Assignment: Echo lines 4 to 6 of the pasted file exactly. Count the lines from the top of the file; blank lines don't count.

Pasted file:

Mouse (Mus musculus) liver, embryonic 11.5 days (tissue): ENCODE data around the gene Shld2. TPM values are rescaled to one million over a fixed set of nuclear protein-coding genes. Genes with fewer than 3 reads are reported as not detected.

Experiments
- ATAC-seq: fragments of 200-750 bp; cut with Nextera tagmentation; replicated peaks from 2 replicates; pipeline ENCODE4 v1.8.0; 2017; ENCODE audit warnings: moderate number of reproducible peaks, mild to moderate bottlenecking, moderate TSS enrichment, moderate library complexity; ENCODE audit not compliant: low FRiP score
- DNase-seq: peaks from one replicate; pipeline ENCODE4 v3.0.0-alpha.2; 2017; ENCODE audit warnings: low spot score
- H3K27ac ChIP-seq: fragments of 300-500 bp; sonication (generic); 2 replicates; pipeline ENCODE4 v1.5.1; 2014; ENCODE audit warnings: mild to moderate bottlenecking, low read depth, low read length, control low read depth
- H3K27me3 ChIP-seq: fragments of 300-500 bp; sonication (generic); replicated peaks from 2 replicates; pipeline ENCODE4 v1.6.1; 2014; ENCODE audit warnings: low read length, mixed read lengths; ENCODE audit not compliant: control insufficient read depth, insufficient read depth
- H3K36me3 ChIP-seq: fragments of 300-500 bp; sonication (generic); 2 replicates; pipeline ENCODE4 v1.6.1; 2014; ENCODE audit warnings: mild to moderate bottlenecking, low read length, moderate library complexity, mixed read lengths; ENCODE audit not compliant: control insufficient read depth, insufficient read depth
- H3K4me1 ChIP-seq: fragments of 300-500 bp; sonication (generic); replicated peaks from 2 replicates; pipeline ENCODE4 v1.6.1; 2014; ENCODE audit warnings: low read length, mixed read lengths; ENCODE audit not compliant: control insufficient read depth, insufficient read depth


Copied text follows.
- DNase-seq: peaks from one replicate; pipeline ENCODE4 v3.0.0-alpha.2; 2017; ENCODE audit warnings: low spot score
- H3K27ac ChIP-seq: fragments of 300-500 bp; sonication (generic); 2 replicates; pipeline ENCODE4 v1.5.1; 2014; ENCODE audit warnings: mild to moderate bottlenecking, low read depth, low read length, control low read depth
- H3K27me3 ChIP-seq: fragments of 300-500 bp; sonication (generic); replicated peaks from 2 replicates; pipeline ENCODE4 v1.6.1; 2014; ENCODE audit warnings: low read length, mixed read lengths; ENCODE audit not compliant: control insufficient read depth, insufficient read depth